You feel indescribable warmth and ease as the sun sets in an array of blues and pinks. The now shady desert air begins to caress you in its arms. You are one of a few dozen people in a ballpark as quiet as your high school library and you’re learning more from these seats than you ever did there. You’re at the Arizona Fall League. It is righteous. It is good.
If you truly love baseball for baseball’s sake, you need to go. Longtime executive, Roland Hemond, came up with an idea for an autumn developmental league in 1990. In 1992, the Fall League was born and has helped polish a staggering number of Major Leaguers since. Four batting champions, three Cy Young winners, nine MVPs, over 170 All Stars (and that’s all separate players, I’m not double counting Albert Pujols’ MVPs or Brian McCann’s All Star appearances.) in just over two decades of play. It’s prospect nirvana. It’s where I saw Bryce Harper and Mike Trout patrolling the same outfield, where I saw Gerrit Cole touch 101mph and where Billy Hamilton literally took my breath away on a drag bunt attempt. The games are not crowded, there isn’t some form of audiovisual stimuli every five seconds, no fee to park. It’s just baseball. I realize that most people don’t go to a baseball game just for the baseball. Most go, at least in part, to see themselves on the jumbotron, or get drunk or yell. There’s nothing wrong with that, it’s just not for me. If you have similar tastes then I can’t recommend it enough.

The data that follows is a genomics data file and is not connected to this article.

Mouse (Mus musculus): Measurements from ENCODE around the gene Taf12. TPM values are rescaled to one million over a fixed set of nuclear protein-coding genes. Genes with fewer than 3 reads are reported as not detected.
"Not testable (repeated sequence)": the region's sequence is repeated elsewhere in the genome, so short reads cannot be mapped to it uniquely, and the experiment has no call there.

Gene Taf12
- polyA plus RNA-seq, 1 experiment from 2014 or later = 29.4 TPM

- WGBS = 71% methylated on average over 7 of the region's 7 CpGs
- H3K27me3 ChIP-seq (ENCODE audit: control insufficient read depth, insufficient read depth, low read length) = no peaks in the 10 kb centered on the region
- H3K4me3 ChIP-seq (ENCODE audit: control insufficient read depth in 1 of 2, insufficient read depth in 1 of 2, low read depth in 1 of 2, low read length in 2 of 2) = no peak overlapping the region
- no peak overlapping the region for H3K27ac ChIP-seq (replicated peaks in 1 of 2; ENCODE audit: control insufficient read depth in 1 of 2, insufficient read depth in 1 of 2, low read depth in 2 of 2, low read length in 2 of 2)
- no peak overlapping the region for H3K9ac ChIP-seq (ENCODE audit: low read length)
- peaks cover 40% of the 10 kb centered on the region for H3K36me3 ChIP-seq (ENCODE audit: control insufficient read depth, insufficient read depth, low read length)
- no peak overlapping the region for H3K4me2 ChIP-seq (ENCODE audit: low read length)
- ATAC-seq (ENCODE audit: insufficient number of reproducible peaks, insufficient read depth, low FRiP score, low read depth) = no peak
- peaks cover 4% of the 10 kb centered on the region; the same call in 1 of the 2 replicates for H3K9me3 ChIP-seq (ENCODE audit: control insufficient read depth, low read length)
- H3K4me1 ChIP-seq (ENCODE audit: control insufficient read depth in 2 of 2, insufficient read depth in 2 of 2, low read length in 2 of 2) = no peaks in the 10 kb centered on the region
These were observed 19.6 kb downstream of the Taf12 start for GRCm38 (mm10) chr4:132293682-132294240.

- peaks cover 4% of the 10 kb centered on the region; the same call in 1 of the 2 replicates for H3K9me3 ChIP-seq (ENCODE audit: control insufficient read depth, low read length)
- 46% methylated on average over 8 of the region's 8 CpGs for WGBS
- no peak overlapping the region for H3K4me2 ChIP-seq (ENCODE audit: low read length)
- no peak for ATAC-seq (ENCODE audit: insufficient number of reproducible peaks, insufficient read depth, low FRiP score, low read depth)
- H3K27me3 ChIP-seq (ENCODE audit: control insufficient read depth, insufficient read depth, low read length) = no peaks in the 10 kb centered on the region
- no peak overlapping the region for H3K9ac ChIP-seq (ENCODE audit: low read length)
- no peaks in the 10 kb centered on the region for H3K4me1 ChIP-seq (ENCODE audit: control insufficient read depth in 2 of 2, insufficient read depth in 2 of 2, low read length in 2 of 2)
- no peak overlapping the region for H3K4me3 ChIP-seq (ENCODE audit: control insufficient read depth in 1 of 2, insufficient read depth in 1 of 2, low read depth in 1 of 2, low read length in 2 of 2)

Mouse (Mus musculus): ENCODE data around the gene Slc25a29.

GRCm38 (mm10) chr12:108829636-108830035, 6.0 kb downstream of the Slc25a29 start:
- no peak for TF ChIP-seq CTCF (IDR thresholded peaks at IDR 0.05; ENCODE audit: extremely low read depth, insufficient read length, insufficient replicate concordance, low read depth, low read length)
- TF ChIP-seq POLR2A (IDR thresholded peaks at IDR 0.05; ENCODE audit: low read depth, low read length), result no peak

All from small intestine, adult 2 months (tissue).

I’ll be posting weekly updates on the Phillies players in the league, but I wanted to make sure to warn those of you who will be following along not to look at stats from the league. The run scoring environment is very strange down there. The league record books are filled with names like Chip Cannon, Tagg Bozied and Chris Shelton. The scouting information that comes of out Arizona is excellent and useful, the data is not. A few games will be televised on MLB Network this month and next and I strongly encourage you to not only watch them but to DVR them as an emergency reserve for your baseballess long winter’s nap.
It’s likely Jill and I are moving out west permanently late next Spring and so my time with you here at Crashburn is probably growing short. I’ll continue to do as much as I can in the time I have left.